Wednesday 19 June 2019

Motorists are warned off bogus insurance deals sold in car parks

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Warning: Rob Smyth of Aviva said policies will be cancelled

Charlie Weston and Amy Molloy

Drivers have been warned their insurance will be cancelled if they buy policies for cash from so-called ghost brokers.

Fraudsters are selling fake motor insurance policies, but many of those buying them, typically in car parks, know the cover is based on counterfeit documents.

The warning comes after four people were arrested and more than 600 motor insurance policies will now be cancelled following an investigation into ghost brokers operating in Dublin.

Gardaí conducted a number of searches over the past few days. One person has been charged in connection with theft and fraud offences, and was due to appear in court.

The investigation involved the Criminal Assets Bureau, the Garda Economic National Crime Bureau and the traffic corps.

Rob Smyth, head of fraud with Aviva Insurance, said anyone who had a false policy bought from a ghost broker would end up having the policy cancelled, and they would be out of pocket for any money given to the fraudster. He said the ghost broker problem was far bigger than most think, and affected all insurers.

A ghost broker claims to have a commercial relationship with insurance companies and falsely claims they can procure insurance, usually at a discount.

The con artists typically advertise through Facebook or by using pop-up shops.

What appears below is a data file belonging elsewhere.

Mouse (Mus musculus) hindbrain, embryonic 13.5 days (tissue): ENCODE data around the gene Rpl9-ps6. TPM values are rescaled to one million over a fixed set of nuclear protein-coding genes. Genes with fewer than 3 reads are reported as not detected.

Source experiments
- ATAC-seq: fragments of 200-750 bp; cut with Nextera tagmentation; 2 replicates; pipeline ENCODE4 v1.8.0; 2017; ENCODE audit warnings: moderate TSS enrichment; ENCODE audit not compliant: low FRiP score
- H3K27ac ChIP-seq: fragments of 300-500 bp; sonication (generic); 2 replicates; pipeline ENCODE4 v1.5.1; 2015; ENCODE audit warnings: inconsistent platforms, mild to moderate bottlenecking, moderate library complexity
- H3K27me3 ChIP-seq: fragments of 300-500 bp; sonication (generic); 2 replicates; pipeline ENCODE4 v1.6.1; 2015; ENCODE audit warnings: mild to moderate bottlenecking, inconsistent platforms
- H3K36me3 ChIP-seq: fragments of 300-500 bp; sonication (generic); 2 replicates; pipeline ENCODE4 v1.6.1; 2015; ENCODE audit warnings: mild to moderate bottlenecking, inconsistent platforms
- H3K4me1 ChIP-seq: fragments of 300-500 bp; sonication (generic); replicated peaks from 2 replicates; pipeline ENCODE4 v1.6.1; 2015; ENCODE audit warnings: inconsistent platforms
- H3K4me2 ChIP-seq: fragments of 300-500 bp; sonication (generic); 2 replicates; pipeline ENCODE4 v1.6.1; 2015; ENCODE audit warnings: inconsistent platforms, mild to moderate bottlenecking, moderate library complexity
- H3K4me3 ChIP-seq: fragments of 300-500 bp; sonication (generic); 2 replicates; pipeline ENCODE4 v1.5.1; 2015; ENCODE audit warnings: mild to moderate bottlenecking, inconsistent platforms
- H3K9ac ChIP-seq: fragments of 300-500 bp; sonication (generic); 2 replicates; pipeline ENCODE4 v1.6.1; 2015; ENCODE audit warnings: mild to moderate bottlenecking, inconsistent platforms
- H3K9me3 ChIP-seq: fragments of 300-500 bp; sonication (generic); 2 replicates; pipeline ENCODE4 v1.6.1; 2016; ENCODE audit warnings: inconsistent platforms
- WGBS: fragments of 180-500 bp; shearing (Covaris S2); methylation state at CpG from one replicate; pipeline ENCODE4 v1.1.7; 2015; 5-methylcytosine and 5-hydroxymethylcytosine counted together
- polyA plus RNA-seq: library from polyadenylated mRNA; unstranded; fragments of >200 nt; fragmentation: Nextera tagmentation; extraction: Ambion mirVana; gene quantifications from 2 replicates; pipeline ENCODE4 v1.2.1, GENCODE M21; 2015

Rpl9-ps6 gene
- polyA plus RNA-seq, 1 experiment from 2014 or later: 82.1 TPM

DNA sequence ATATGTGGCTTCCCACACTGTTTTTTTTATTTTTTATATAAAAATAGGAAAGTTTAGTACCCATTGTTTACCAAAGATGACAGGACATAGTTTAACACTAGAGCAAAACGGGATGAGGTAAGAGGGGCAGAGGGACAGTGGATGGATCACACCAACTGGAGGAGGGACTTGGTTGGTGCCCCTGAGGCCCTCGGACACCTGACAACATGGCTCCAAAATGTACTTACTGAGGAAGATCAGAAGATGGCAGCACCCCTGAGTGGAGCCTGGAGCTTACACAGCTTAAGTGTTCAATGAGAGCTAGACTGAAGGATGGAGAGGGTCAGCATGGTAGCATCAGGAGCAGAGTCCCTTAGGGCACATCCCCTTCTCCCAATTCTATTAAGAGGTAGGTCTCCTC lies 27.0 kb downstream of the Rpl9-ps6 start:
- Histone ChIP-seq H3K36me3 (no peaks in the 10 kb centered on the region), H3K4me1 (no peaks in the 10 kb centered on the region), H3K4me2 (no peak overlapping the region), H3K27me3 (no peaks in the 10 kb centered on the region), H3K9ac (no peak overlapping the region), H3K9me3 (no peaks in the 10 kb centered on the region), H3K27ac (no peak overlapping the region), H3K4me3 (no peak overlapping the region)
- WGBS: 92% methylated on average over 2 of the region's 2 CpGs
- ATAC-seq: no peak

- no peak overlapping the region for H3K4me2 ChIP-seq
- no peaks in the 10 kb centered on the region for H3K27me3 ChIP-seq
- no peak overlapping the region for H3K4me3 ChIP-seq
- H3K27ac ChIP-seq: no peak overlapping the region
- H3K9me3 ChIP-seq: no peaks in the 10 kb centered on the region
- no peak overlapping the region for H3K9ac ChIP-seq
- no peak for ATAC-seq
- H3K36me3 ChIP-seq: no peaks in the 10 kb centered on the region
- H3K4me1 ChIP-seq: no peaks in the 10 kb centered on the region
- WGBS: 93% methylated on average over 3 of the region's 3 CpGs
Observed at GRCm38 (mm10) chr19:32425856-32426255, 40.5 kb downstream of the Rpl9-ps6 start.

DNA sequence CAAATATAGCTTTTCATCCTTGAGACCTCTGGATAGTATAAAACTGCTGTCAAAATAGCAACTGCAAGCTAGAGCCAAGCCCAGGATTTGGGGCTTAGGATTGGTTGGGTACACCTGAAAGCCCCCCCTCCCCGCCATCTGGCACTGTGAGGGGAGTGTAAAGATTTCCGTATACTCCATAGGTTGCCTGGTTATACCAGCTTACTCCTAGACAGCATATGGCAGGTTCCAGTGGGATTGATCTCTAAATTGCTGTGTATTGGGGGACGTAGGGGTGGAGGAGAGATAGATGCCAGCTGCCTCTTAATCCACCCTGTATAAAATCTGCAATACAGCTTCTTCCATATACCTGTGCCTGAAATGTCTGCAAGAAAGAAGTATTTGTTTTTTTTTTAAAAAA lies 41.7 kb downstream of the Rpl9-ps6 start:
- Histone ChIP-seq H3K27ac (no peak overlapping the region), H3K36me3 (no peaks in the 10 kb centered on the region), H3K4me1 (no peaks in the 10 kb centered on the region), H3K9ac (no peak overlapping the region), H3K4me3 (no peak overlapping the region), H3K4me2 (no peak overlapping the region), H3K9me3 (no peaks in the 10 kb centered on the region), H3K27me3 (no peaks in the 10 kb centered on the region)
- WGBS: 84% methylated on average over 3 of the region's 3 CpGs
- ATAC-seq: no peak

Transactions usually take place in car parks, and for cash.

Fraudulent policies are sold by the ghost brokers buying cover from a legitimate insurer by using false information, and then selling that on to a motorist for cash.

They also use fake policy documents, especially insurance discs and no-claims bonus certificates, and sell these on to innocent drivers.

Mr Smyth said many people buying from ghost brokers often knew well they were buying a dodgy policy.

"If you are getting the policy for half the price, and are paying cash in a car park then you know there is something not right with it.

"Some are innocent, but many of those buying insurance from these ghost brokers know it is not legitimate," he said.

He said insurers were in constant contact with Facebook asking for accounts of ghost brokers to be taken down.

As soon as they are removed they reappear in a different guise.

Cloned credit cards are being used by the ghost brokers to buy polices, often with fake no-claims certs. When the payment is refused, the policyholder finds they have no cover.

In some cases the fraudsters are charging fees of up to €300 for securing the insurance policies and demand payment in cash.

Liberty Insurance said it was currently investigating 10 separate ghost brokerage practices.

Insurance Ireland encouraged customers to be vigilant, and to check the list of approved brokers on the Central Bank's website before buying insurance.

Irish Independent

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